NSSF FILES: Minister Amongi: Saleh Wants NSSF to Inject Shs 40bn in Grain Council 

The Minister of Gender, Labour and Social Development Betty Amongi is pushing the National Social Security Fund (NSSF) to inject a staggering Shs 40bn of savers’ money into the operations of the Grain Council of Uganda.

She then asked the board, “Is there now firm commitment from the MD? I need his answer.”

Amongi says the idea came from the Chief Coordinator of Operation Wealth Creation (OWC), Gen Salim Saleh and must therefore be endorsed and executed by NSSF which she supervises.  

In a confidential correspondence to the NSSF board of Directors dated December 17, Amongi said Saleh’s plan to take Shs 40bn to the grain council was opposed by the NSSF Managing Director, Richard Byarugaba. 

Amongi has since refused to renew Byarugaba’s contract, citing many reasons including his refusal to buy into several business proposals from government officials. 

“As you are aware,” Amongi wrote to the NSSF board, “Chief Coordinator OWC (Gen Saleh) proposed strategic investment through the grain council. Our maize has a ready market in Kenya.”

The Minister further wrote: “This proposal is that the government, together with the Fund, form a national marketing vehicle that will organize the pathway to the huge potential markets that exist in the region and the whole of Africa. The company will identify specific markets for Uganda’s produce, and then support farmers produce and supply the products needed by those markets.”

Government already has several bodies mandated to promote Uganda’s exports in the region and overseas including the Ministry of Trade, Export Promotions Board and Commercial Department of the Ministry of Foreign Affairs among others. 

However, Amongi told the NSSF board that,“The overall cost to the Fund, approximates Shs 40bn for capitalisation of the program.”

The Minister further said the operational funds would “initially come from revolving lines of funding and later from retained earnings.” 

She did not provide details on how this arrangement would work out – given the challenges of government-supported revolving funds such as the Youth livelihood programme. 


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In her missive, Amongi wondered why Byarugaba was “dragging” his feet on the “strategic investment proposed by a senior government official (Saleh).” 

She then asked the board, “Is there now firm commitment from the MD? I need his answer.”

Efforts to reach Byarugaba for comment did not bear fruit as he was reported on holiday.

What went wrong?

But highly placed government officials told ChimpReports this Monday morning that Byarugaba did not oppose the idea from Saleh.

“We have no idea where the Minister got that information from,” said a government source. “NSSF plans to implement that plan. It’s part of private equity for the Fund. However, there is fear about the viability of this project which requires billions of savers’ money.”

The Grain Council of Uganda (TGCU) is a non-profit, membership organization registered in 2012 and brings together key stakeholders along the grains value chain.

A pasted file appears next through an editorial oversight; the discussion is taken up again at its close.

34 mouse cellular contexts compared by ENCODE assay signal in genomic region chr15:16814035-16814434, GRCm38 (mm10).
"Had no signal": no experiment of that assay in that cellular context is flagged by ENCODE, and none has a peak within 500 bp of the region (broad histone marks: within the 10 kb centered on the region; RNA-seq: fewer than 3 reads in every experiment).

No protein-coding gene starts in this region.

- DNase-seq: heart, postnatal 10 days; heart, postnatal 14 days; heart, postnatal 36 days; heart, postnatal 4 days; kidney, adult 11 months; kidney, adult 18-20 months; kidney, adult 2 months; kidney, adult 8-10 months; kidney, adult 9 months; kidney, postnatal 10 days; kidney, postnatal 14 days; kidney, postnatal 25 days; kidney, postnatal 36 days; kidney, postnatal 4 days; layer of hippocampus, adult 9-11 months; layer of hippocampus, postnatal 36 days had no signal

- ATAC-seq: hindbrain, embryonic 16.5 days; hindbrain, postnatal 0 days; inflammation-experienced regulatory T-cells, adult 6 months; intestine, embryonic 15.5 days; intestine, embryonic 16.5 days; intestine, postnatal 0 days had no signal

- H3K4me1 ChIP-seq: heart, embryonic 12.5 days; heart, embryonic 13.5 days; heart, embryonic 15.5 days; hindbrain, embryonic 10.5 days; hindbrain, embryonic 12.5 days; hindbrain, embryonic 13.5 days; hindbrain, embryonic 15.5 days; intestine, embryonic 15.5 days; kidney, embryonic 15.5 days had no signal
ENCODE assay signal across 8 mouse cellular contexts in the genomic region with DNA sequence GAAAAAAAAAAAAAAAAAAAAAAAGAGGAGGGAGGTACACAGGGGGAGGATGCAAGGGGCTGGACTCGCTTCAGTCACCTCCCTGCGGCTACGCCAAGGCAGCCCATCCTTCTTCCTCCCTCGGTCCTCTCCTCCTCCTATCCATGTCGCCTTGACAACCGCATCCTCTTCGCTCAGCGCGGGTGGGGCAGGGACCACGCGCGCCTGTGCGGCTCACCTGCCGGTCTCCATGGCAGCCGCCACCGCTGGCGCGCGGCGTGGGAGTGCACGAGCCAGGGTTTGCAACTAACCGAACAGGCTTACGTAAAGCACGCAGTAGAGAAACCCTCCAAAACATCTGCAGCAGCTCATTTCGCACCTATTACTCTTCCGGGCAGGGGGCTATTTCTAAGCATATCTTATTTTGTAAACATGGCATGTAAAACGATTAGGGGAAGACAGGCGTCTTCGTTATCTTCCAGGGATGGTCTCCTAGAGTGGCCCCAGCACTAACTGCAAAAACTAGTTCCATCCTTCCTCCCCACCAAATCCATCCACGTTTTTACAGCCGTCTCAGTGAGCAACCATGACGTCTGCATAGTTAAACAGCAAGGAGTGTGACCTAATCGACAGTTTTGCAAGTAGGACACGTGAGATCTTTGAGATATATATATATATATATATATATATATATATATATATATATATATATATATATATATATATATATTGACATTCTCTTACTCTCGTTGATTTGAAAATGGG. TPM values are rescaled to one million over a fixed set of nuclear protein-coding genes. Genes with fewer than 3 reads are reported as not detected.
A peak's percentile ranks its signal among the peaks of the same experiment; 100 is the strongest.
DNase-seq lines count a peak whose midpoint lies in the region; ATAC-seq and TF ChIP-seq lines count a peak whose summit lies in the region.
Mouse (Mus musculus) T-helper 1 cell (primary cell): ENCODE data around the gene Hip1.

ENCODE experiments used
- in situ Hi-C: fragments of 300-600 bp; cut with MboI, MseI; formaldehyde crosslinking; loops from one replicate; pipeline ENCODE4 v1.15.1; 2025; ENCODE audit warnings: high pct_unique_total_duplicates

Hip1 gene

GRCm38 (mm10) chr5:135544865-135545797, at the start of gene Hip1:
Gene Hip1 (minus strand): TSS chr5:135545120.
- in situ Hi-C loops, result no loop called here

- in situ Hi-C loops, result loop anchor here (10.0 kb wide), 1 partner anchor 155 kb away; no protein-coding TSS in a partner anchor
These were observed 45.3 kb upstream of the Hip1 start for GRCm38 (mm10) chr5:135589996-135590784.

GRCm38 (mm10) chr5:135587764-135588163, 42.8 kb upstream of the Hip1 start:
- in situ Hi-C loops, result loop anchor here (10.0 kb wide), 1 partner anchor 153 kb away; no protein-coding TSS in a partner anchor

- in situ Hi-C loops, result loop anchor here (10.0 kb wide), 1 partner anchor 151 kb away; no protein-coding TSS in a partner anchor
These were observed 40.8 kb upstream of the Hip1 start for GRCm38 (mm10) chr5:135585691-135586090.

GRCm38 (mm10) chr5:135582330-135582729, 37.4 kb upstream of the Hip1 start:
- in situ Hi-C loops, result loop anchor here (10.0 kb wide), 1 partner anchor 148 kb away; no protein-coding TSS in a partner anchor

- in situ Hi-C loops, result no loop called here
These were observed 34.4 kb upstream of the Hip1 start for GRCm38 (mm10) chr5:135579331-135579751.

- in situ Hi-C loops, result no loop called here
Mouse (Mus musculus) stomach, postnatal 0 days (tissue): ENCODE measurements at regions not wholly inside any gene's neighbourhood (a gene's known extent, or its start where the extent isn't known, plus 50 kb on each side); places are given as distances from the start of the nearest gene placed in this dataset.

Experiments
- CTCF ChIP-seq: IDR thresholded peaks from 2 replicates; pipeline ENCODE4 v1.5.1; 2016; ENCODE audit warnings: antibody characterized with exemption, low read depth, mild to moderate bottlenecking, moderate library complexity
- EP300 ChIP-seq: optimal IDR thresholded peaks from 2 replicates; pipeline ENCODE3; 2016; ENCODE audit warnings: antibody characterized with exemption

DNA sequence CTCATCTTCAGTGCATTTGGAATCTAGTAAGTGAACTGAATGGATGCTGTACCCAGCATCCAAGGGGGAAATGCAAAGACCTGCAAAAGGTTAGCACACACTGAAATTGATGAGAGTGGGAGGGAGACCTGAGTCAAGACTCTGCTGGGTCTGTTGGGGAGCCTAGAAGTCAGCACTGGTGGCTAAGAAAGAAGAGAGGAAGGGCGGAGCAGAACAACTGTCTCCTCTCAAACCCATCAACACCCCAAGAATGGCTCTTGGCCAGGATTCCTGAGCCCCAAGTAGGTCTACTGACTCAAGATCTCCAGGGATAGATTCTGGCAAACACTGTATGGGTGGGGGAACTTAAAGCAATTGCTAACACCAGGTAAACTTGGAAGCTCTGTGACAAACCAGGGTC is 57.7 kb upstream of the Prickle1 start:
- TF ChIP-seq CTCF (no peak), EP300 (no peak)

TGCU says on its website that it strives to have the Uganda grains sub-sector becoming more efficient with effective players who will make Uganda grain more competitive and address the challenges that afflict the Uganda grains sector.

These challenges include Limited availability of quality inputs; poor and inconsistent volumes of quality grain; poor and inadequate grain storage and processing facilities; poor post-Harvest management; informal and unregulated grain trade and non enforcement of grain quality standards.

It is understood officials in government have called for restraint and caution as poor decision making in managing savers’ money could trigger a national scandal and uproar from savers.  

Gen Saleh speaking at a function in the past

These officials suggested that the Shs 40bn plan “should first make business sense lest savers lose their hard-earned savings.” 

The Grain Council is led by Robert Mwanje, who also runs Tonga Investments, a private company. 

ChimpReports understands the Shs 40bn project will soon be tabled before Parliament for consideration. 

Amongi argued that the NSSF, which currently has a balance sheet size of Shs 17tn (4.5bn) can, deliberately, support initiatives needed to achieve National Development Programme III without jeopardizing the safety of member funds. 

“For example, 2% of Shs 18tn is equivalent to Shs 360bn. To ensure safety of member funds, 98% of the assets can continue to be invested in the traditional government bonds. Equities and real estate. The 2% can be deployed systemically and over time, on the initiatives needed to support NDP III,” she argued.

However, experts say the Shs 40bn plan, which is fully backed by politicians, must be fully scrutinized before savers’ funds are injected into it.

The post NSSF FILES: Minister Amongi: Saleh Wants NSSF to Inject Shs 40bn in Grain Council  first appeared on ChimpReports.

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